Once the dog is willingly choosing to go into the crate on its own, we can then build trust in us communicating to go into it. Using food rewards we can put out hand (with a treat in it) and encourage the dog to go in. Once the dog is in, reward it immediately. If the dog stays in the crate, we can repeat the process by luring them out. Once the dog is completing this behaviour consistently, we can then lure the dog in, and before rewarding ask the dog to sit and stay – delaying the reward and so increasing the time duration that the dog is int the crate, again repeating the same thing when luring the dog out of the crate. Gradually increase the time duration that we ask the dog to sit and stay while in the crate. We are still not closing the door of the crate yet.

Step Three:

This is where we can begin to close the door and gradually build duration.

Once we have lured the dog in, and asked it to stay – we can begin to close the door while the dog is staying. If the dog stands up, we pause closing the door and ask the dog to sit again. Rewarding it for doing so.

When closing the latches on the crate or doing the zipper up, the dog will often stand up. Each time that they do, we must pause the closing of the door and lure the dog back into a sit and stay before rewarding. We must be careful not to reward the dog for standing up, but for sitting so that the dog does not learn that it gets rewarded for standing. We gradually build tolerance to the door being closed with the dog in the stay position.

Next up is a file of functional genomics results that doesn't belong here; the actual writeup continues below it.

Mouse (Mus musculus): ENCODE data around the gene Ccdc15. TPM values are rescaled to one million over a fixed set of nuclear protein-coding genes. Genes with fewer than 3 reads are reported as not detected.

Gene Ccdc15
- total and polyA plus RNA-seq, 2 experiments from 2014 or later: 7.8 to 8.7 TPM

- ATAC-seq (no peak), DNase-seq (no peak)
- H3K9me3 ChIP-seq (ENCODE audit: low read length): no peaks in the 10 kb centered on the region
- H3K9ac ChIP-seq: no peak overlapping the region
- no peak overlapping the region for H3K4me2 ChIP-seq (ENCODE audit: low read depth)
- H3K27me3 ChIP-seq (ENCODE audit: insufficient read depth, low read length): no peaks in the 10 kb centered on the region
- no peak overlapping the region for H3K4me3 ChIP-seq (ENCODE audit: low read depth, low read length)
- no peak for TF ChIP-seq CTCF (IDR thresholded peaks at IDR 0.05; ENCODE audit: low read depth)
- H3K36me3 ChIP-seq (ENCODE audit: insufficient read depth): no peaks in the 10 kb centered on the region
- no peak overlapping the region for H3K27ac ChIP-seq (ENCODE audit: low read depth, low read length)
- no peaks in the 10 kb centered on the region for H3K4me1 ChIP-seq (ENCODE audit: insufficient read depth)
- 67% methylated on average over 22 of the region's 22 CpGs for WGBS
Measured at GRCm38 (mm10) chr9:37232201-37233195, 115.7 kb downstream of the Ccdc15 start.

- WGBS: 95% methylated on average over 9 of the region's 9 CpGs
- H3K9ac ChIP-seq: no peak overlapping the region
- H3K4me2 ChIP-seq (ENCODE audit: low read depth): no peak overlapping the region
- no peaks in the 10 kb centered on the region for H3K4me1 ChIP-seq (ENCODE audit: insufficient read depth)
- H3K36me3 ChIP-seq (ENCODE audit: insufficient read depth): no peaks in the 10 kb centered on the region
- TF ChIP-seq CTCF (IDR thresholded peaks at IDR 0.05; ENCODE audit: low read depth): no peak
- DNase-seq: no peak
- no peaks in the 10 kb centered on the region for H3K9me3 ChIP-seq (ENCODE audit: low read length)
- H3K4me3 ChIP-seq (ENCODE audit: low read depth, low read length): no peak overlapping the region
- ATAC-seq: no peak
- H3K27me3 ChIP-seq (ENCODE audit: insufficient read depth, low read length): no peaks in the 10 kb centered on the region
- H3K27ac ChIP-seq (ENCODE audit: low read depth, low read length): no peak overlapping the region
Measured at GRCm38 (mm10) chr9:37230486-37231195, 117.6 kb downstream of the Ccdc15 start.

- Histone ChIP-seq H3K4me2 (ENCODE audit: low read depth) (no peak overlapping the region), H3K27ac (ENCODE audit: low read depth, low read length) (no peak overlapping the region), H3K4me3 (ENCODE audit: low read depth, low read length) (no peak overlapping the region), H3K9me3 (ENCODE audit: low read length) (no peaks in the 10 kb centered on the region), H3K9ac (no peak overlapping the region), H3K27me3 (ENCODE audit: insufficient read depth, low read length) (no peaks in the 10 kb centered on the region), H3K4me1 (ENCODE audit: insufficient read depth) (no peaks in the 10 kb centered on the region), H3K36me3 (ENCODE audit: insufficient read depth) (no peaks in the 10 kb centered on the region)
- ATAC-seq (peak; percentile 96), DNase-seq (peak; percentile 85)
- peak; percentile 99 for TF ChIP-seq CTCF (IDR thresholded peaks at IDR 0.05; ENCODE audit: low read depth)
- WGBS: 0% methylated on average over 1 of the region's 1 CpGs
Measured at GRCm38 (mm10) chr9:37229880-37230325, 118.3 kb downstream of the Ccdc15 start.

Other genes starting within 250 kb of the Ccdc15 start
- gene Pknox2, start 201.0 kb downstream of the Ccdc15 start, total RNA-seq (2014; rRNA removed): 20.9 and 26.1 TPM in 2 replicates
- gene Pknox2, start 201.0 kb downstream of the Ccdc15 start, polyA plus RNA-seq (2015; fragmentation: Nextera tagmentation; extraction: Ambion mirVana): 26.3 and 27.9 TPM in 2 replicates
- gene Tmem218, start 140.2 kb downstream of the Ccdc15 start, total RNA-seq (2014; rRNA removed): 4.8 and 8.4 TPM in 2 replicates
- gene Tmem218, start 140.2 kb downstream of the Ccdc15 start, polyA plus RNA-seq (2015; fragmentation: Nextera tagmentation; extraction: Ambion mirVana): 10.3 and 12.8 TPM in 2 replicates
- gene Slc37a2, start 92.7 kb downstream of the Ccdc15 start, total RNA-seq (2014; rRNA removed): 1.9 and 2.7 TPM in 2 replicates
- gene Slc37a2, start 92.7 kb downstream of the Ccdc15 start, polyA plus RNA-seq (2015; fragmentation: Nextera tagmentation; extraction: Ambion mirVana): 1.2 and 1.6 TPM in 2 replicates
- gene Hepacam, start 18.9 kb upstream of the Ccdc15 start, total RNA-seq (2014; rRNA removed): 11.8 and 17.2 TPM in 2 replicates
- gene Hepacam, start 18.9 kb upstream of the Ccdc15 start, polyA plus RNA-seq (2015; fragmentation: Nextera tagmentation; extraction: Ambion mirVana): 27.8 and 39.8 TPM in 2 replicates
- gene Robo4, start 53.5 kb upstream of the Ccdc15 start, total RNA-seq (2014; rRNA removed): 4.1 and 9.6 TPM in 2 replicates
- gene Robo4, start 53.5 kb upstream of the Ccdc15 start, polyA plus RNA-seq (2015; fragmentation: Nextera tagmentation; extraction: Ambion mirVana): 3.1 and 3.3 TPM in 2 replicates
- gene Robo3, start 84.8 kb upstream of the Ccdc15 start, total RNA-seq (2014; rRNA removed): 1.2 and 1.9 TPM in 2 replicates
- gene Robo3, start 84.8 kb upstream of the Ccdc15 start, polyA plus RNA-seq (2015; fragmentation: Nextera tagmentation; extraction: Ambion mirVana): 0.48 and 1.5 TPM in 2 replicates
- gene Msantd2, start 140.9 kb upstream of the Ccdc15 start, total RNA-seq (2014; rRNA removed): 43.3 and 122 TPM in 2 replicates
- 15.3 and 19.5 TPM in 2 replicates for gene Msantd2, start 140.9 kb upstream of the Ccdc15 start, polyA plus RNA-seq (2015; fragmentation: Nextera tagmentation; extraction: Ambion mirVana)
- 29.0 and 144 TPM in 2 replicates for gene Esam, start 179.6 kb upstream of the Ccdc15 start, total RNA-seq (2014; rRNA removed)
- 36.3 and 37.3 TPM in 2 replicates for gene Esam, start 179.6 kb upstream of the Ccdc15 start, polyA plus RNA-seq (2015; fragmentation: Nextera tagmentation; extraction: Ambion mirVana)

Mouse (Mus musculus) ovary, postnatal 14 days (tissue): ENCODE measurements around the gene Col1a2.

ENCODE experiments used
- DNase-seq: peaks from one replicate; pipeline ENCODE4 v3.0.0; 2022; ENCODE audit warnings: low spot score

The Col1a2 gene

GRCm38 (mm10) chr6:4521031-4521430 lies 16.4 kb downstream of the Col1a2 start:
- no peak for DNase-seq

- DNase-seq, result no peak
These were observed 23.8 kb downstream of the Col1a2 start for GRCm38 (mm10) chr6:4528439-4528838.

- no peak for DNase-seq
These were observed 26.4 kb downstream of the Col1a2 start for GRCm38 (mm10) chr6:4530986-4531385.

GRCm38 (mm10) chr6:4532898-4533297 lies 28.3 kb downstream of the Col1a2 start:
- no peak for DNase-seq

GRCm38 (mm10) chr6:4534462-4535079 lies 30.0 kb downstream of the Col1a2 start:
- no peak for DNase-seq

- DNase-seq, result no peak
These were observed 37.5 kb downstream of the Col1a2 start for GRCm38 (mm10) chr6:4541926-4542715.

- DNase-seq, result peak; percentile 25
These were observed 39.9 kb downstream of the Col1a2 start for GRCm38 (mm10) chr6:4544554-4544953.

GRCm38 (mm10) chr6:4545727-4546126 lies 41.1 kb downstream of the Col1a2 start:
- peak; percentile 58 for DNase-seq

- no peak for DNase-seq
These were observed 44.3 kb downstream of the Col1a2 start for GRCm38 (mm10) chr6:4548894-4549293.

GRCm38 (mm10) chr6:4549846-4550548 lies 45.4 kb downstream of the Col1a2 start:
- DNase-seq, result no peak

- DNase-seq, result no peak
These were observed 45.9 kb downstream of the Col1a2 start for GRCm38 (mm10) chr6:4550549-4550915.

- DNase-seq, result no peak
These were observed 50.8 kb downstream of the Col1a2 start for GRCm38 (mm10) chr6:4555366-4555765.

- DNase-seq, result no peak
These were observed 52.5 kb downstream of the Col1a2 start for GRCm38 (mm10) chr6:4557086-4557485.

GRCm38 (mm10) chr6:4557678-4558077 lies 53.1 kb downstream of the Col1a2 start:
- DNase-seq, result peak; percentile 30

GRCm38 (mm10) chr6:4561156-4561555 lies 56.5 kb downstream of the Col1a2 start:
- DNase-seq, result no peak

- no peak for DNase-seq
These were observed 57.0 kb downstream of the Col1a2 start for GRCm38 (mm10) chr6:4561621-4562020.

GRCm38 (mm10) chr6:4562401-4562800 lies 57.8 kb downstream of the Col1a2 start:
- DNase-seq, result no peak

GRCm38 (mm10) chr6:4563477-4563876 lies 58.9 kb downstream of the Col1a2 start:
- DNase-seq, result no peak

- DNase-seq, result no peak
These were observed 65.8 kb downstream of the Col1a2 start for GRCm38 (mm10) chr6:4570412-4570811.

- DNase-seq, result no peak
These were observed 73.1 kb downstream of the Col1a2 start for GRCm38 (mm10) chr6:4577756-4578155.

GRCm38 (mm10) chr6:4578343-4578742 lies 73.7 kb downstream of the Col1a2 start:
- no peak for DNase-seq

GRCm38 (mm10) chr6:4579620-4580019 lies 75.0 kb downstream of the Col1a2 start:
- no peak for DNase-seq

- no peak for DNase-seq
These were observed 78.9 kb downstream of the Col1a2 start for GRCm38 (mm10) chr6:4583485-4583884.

Step Four:

Gradually build duration that the dog feels comfortable as well as gradually building their tolerance as to how far away you are from the crate -eventually being able to be out of sight and away. When doing this it is important to leave enrichment items in the crate. Options such as goat horns and antlers for the dogs to chew. These can help create a positive association of being in there and chewing is a natural way for a dog to settle their arousal levels back down.

Step Five

Once the dog is resting in the crate comfortably, and we are able to leave them in there for a reasonable amount of time without us having to be present – we can begin to move the crate away from where we originally placed it (if we originally placed it near us to reduce their stress levels) Gradually move the crate away from you towards where you intend to place it for the long term. Avoid moving it away too far too as to not cause undue stress.

Letting the dog out of the crate

Avoid allowing them to jump out of the car before any verbal cues.

  • As you approach the crate, have treats ready in your hand

  • Ask the dog to sit and stay before beginning to open the door

  • Begin to open the door – if the dog stands up – pause opening the door and ask the dog to sit and stay again

  • When the door opens avoid manually handling the dog – use a treat on the dogs nose to hold its attention rather than allowing them to run out past you

  • Once the dog has sat – ask the dog to stay as you pull yourself away from the crate

  • Give the verbal cue for them to walk out – holding a treat in your hand for them to come to, rather than jumping out and scanning their environment.

  • Ask the dog to sit and stay before closing the door

Many dogs will bark, and it is important to understand what different barks mean. Click here to read on about barking and how to respond to the different tyes of bark.